Certainly its something you can do with other scripting languages like Python but I suspect you will find it hard to beat that in terms of readability or ease not to mention there are a ton of useful javascript libraries for accessing web apis eg to get the weather then you could publish that over mqtt.

        As to the speed of a Raspberry Pi with mosquitto well I'll have to try that out. I love that a Pi is so small and low powered so it makes a lot of sense to use one to run these things rather than a full computer running Windows. I know you don't like Linux but frankly I find it a lot easier to use now-a-days compared to Windows and it is just flat out better for this sort of task. Currently though I'm running my MQTT broker on the AWS cloud and its working well – I think it kind of makes more sense to keep it there so that it can easily be accessed from different locations.

        Looking forward to your DHT22 code – that's something I intend to wire up with a photoresistor once I get a ESP8266 with an ADC at the moment I only have an ESP-01.

  3. I’ve been playing around with MQTT.fx (http://mqttfx.jfx4ee.org/) as a replacement for MQTTSpy. So far it seems pretty decent although it may not be suitable for your use case. It does allow you to run scripts which can publish/subscribe to/from topics. Might be useful for testing. The author thus far has been responsive to my requests. Check it out if you’re interested.

    • So Glenn – it’s basically down to whether one’s service provider has NODE fitted is that it or can I put it on myself. I have a full website – with multiple WordPress sites – and full FTP access to the site… is it as simple as uploading NODE.JS to the site?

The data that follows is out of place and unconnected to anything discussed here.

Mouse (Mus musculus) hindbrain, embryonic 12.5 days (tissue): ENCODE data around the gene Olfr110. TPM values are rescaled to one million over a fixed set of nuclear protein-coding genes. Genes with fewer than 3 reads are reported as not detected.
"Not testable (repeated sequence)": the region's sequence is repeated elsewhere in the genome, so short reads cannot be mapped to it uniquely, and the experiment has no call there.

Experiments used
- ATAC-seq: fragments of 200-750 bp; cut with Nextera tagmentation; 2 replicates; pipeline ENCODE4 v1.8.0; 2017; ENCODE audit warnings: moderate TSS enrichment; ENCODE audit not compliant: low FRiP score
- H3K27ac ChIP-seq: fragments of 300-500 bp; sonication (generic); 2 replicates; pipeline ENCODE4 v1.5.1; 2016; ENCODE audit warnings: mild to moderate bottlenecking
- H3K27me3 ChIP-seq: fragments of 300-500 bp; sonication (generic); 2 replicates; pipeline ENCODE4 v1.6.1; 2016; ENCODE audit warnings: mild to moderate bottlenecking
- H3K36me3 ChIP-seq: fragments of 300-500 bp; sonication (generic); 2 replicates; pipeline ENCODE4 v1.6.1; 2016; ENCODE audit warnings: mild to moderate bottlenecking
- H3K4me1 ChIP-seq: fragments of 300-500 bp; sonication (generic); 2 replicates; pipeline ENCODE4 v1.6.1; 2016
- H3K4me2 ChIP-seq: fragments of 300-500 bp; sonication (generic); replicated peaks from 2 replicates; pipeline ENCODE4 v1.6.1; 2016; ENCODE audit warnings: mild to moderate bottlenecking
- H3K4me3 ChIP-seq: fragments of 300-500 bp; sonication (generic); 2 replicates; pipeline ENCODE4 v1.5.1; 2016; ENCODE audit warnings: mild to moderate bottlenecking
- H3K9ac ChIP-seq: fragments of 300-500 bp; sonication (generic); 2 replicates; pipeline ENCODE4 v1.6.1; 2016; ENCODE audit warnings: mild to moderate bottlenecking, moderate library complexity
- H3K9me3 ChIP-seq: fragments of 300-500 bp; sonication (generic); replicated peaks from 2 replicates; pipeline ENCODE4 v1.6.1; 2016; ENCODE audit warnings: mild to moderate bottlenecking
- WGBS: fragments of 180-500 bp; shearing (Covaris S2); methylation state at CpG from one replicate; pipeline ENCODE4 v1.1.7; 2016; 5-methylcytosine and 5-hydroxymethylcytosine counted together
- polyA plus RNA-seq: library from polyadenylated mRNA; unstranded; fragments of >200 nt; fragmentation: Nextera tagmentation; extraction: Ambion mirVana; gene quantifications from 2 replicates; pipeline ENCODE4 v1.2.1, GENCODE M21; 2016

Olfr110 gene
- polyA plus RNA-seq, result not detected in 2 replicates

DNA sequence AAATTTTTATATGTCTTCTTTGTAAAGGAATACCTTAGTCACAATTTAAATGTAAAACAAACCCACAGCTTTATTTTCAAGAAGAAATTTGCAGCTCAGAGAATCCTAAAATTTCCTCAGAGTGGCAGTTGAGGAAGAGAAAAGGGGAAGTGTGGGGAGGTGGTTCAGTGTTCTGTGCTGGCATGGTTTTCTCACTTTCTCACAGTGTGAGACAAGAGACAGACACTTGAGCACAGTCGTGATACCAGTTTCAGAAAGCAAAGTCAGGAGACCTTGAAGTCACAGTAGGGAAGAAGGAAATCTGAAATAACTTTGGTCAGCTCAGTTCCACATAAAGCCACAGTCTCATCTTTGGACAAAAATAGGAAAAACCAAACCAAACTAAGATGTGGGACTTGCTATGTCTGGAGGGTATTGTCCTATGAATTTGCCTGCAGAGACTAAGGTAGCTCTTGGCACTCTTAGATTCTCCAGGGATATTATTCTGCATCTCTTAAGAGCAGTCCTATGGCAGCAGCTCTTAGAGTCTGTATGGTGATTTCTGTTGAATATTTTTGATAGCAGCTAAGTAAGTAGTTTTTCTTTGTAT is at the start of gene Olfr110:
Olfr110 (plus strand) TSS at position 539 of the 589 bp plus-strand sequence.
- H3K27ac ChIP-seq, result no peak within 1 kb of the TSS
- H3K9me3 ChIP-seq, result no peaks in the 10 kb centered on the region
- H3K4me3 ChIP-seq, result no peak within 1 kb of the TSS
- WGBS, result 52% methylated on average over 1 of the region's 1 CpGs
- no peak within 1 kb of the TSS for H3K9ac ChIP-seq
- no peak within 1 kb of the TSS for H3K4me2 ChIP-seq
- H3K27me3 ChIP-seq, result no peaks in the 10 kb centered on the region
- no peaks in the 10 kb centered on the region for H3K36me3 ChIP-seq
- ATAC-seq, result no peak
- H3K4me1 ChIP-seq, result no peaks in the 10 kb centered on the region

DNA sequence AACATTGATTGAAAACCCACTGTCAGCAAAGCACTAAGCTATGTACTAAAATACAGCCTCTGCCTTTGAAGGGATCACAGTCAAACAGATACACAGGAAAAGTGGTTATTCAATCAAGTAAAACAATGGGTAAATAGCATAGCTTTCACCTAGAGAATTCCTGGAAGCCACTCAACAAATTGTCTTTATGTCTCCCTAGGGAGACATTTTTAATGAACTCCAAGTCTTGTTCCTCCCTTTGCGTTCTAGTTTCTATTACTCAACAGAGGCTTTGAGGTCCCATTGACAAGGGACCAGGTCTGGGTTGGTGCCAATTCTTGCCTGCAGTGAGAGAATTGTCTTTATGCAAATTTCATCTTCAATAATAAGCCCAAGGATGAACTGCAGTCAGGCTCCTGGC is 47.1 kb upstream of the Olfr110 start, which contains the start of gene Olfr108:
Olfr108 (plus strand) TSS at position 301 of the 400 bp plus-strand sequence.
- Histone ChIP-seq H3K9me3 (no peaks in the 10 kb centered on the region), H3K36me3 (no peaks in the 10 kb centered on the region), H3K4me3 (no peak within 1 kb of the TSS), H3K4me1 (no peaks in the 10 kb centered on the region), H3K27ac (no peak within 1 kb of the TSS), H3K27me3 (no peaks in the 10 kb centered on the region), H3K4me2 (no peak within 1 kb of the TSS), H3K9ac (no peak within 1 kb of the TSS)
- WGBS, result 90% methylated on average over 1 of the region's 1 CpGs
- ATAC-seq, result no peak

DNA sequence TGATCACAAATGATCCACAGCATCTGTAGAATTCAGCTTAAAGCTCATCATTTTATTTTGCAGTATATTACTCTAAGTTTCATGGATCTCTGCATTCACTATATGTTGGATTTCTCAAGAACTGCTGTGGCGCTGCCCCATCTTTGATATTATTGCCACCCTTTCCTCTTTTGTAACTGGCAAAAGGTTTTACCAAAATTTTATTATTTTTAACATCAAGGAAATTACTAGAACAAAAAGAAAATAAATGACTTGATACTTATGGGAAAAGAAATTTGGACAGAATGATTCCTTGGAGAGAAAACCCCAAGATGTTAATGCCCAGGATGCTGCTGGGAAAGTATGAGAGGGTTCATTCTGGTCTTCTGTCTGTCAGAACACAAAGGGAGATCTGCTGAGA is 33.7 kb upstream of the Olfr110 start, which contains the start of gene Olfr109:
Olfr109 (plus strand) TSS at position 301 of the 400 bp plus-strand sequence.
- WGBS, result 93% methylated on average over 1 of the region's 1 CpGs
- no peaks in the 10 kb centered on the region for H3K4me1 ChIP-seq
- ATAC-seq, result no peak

• Just looked at site – I’ll revise that.. I take it you put the node.js stuff on your computer… I’m not seeing anything here about tablets..

  4. Hi Glen.

    I have to say that the MQTT-SPY author has been more helpful than I could possibly ask for, the product is already better than it was a couple of days ago as a direct result of our conversations – if he can just show me how to make the automated scripts work – and then alter his instructions so they are fathomable, it’ll be a GREAT product.

    I’m now sitting in front of MQTT.fx. Initial reactions. Looks GREAT but could do with some pretty colours. Also initially I could not see the message itself, I suspect this was written by someone with a MAC by the look of it? Not that it matters.

    You seem to need to open the reply to see the message – not sure I like that. – the notifications option is marvelous.

    Not sure what Broker Status is about but it wasn’t showing my anything about the broker I’m using and which I’m attached to as I test this.

    Scripts – lots of assumption here.Clicking edit asks me what I want to use to edit the scripts with – that ASSUMES I already understand what I’m doing – questions like – what? What kind of script? Where’s it supposed to go? What can I put in scripts? I think a load of examples built in would be good.

    Are these reasonable observations for someone seeing this for the first time?

    • Sure . . . they’re reasonable assumptions. I’ve only played with MQTT.fx a little bit and just offered it as an alternative in case the MQTTSpy developer wasn’t responsive enough for your tastes. It’s always good to have several alternatives . . . another hammer for your toolbox 😉